Tenure travesty at Ithaca College
By Troy Pasulka | April 20, 2009
ITHACA, N.Y.–Sixty people gathered April 16 at the Workers’ Center to hear Professor Margo Ramlal-Nankoe describe how she was denied tenure at Ithaca College due to her complaints about sexual harassment and her outspoken opposition to the Israel-U.S. war on Palestinians. She is reaching out to the public for support.
Ramlal-Nankoe, a non-citizen immigrant and woman of color, says that she clearly meets Ithaca College’s tenure criteria for Sociology faculty members, and has many letters from students and peers to support this claim.
During her 2005 department-level tenure review, her colleagues recognized Ramlal-Nankoe’s excellence, and a majority voted to recommend she receive tenure. According to Ramlal-Nankoe, those who voted against her did so because she had previously spoken out about incidents of sexual harassment she faced from another faculty member in the department.
The Dean of Ithaca College’s School of Humanities and Sciences also decided at this time to recommend that Ramlal-Nankoe not receive tenure. Ramlal-Nankoe alleges this was because the dean is pro-Israel and didn’t like the fact that she was involved in groups like Students for a Just Peace in Israel/Palestine (SJP). In advising SJP, Ramlal-Nankoe helped the group bring outspoken critics of the occupation of Palestine, such as Ali Abunimah, Sara Roy and Marty Rosenbluth, to campus.
Ramlal-Nankoe appealed the dean’s negative recommendation and the votes against her within her department, arguing that these individuals had committed serious violations of the rules governing her tenure process. When the Appeals Committee and Provost at the time agreed with her, she was granted a new, supervised tenure review.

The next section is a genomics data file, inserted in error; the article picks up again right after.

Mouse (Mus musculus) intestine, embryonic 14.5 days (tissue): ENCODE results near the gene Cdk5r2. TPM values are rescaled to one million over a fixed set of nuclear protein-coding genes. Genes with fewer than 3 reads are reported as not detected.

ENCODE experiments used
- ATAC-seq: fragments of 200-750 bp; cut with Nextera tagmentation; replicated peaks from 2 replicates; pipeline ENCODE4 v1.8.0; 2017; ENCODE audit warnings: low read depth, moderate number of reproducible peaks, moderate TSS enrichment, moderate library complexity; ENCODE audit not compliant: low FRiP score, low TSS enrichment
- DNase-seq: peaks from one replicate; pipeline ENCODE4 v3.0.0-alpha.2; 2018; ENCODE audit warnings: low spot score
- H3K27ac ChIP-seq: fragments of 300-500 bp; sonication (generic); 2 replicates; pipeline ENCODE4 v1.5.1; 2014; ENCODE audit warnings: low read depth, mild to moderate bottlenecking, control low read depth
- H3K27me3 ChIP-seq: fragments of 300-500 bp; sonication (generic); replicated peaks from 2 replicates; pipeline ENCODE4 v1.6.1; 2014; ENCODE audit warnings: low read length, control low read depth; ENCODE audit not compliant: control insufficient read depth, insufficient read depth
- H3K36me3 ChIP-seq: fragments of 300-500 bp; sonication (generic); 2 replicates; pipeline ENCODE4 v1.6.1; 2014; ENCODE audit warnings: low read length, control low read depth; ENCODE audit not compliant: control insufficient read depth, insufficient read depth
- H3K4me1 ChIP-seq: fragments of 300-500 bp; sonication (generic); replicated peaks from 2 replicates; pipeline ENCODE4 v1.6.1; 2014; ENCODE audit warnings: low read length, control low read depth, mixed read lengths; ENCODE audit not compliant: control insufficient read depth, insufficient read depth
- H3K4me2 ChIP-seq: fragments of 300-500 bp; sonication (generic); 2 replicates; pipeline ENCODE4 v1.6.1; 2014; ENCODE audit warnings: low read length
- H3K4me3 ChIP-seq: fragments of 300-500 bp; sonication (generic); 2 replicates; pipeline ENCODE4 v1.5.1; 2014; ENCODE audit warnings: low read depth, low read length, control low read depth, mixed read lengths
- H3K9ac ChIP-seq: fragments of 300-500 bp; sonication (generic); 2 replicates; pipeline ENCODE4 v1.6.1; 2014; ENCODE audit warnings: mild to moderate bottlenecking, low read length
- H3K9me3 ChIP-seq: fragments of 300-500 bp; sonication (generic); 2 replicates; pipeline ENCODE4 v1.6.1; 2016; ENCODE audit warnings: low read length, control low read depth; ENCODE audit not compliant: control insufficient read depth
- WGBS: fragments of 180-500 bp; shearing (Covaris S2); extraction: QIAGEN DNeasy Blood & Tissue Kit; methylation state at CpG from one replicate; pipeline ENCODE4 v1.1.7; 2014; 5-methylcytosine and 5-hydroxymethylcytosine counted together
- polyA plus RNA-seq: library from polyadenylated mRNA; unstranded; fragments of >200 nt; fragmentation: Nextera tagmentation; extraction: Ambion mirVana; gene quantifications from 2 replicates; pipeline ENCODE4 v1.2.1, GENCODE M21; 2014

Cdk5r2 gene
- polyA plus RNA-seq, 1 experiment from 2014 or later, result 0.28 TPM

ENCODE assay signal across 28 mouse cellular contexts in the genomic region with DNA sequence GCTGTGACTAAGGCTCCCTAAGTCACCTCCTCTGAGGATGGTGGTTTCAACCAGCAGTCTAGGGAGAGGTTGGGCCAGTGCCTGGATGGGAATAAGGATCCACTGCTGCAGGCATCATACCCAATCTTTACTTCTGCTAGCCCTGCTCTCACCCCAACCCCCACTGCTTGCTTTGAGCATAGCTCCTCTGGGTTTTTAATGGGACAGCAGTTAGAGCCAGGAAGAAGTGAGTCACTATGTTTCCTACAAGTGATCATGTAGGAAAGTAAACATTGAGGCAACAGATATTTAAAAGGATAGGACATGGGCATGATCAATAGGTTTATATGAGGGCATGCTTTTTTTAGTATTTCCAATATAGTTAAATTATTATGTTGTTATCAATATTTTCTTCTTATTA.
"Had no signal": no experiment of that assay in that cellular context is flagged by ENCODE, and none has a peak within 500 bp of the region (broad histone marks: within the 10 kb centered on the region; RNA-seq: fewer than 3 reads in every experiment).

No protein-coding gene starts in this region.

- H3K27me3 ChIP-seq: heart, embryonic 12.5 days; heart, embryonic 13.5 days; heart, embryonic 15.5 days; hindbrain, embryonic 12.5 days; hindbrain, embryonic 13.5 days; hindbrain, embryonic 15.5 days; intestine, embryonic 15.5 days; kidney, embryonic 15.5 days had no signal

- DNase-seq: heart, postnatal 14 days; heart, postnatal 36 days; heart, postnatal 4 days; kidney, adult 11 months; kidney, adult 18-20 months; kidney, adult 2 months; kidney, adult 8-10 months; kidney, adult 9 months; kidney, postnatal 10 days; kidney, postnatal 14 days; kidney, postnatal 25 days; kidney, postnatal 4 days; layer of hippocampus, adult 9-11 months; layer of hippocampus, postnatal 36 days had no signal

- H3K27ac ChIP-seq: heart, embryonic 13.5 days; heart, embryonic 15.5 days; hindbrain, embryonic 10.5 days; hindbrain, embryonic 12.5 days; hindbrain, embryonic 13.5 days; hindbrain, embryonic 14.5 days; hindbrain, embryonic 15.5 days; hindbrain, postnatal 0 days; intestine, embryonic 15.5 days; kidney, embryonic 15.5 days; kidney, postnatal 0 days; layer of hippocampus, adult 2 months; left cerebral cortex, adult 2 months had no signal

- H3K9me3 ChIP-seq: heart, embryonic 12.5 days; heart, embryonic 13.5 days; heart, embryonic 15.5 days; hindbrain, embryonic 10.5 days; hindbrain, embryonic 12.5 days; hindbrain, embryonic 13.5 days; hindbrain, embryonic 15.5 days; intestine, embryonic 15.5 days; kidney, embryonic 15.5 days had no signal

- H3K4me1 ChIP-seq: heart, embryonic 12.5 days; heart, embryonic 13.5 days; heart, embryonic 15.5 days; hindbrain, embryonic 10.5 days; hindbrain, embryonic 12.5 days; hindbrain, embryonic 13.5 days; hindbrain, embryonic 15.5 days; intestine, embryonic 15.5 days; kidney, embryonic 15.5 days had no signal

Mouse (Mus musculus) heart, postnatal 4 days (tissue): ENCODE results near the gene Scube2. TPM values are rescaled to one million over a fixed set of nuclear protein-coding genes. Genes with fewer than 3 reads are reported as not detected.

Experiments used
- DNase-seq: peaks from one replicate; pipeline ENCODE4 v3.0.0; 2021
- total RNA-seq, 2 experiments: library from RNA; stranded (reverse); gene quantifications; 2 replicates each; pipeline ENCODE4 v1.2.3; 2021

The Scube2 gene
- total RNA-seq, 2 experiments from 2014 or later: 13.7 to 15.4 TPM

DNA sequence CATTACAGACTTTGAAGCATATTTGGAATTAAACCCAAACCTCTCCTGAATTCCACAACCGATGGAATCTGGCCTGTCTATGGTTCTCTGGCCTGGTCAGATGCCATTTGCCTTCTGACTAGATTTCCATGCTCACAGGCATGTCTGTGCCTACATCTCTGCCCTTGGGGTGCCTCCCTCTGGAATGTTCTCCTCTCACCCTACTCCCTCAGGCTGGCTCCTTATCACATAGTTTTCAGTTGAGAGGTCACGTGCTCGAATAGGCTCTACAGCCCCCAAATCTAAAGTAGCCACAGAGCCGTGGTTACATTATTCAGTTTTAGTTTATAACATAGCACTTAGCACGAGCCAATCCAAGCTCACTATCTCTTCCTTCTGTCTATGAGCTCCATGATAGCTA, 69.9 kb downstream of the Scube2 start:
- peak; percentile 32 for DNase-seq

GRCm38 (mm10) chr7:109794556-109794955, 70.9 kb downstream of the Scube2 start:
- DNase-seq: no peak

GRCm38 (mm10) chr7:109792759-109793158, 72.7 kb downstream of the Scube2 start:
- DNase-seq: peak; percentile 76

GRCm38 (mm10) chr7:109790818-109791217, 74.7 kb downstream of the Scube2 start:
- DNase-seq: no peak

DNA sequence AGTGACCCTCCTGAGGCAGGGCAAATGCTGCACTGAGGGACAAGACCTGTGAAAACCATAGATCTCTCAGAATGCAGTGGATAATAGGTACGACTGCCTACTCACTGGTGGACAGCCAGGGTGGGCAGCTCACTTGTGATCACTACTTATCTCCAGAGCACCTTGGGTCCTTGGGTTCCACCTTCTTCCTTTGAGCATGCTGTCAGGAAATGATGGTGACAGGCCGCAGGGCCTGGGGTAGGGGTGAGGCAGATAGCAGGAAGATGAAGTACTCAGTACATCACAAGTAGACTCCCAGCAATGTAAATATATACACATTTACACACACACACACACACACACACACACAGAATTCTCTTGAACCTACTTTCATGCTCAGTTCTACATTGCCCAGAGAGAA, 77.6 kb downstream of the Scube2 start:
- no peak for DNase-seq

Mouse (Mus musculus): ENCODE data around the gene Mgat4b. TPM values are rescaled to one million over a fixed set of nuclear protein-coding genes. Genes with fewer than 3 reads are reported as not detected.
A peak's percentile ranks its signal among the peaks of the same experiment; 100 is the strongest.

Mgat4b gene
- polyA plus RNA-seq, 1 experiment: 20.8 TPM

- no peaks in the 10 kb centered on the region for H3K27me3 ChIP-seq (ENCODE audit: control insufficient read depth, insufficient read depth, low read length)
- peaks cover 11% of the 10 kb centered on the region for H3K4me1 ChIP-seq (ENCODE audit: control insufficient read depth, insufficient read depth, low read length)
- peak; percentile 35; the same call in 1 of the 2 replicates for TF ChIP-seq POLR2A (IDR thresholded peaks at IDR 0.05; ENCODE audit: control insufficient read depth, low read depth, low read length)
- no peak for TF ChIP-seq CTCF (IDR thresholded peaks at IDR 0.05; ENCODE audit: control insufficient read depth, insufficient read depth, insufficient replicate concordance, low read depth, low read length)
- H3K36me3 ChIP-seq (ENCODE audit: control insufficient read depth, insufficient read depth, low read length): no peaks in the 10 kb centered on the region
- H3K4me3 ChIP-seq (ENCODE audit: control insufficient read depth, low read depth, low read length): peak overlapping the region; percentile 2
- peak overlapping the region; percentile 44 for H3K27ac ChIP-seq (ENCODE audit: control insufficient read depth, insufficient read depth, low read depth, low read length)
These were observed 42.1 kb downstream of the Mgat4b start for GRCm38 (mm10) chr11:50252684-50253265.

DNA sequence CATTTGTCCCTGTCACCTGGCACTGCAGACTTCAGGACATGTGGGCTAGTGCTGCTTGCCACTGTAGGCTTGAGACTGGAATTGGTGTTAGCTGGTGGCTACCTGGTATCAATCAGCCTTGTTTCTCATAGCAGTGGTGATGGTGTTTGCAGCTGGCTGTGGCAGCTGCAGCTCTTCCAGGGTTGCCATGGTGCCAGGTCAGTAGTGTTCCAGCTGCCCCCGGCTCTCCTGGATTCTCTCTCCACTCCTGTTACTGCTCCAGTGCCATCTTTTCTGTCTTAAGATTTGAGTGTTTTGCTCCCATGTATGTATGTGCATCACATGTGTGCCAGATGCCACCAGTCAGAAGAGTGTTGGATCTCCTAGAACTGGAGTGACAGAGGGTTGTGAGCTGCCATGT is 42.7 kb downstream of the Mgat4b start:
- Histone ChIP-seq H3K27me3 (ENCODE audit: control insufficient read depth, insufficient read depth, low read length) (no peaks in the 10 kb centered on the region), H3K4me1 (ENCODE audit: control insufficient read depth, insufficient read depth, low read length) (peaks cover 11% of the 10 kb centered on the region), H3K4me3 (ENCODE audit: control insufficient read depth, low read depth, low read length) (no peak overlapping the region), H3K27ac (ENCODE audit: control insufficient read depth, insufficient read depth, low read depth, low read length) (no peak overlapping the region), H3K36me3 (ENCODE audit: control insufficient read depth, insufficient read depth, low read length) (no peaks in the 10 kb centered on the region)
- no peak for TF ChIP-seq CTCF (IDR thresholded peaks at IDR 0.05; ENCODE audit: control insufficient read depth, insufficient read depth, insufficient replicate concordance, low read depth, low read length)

But Provost Peter Bardaglio, who was to supervise the second review, left Ithaca College before it began, and Ramlal-Nankoe was left to face a repeat of her first “tenure travesty”–a description of her situation coined by Norman Finkelstein, who was denied tenure at DePaul University because of his scholarship critical of Israel.
Norman Finkelstein has reviewed Margo’s case and has this to say regarding Margo and her situation:
“I have met and spoken at length with [Ramlal-Nankoe] and her husband,” Finkelstein wrote on his Web site. “They are the most decent of human beings: doing the right thing at great personal and professional expense. I have carefully scrutinized the facts in her tenure case. It simply cannot be disputed that she is the victim of a political witch-hunt.”
Finkelstein–and Joel Kovel, a professor who was recently terminated at Bard College because of his criticism of Zionism–spoke via Skype during the April 16 public meeting defending Ramlal-Nankoe.
The morning after the meeting, Ithaca College President Thomas Rochon claimed to a reporter that he didn’t “really understand” the request for a public tenure review because her “tenure review has been completed.”
Fortunately, many people do understand the injustice perpetrated against Ramlal-Nankoe. During the question-comment section of the meeting, Karen Ross, a member of United Auto Workers Local 2300, explained why Margo’s fight is important: “Where is the accountability? We need a fair depiction of both sides on controversial issues at institutions of higher education.”
Defending those who, like Ramlal-Nankoee, speak critically of the U.S. and Israel’s role in the Middle East is a crucial part of the project of rebuilding a left in this country that can pose a real alternative.
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You can find out more about Margo Ramlal-Nankoe’s case, and you can support her struggle, at the Ithaca College Injustice: A Tenure Travesty  Web site.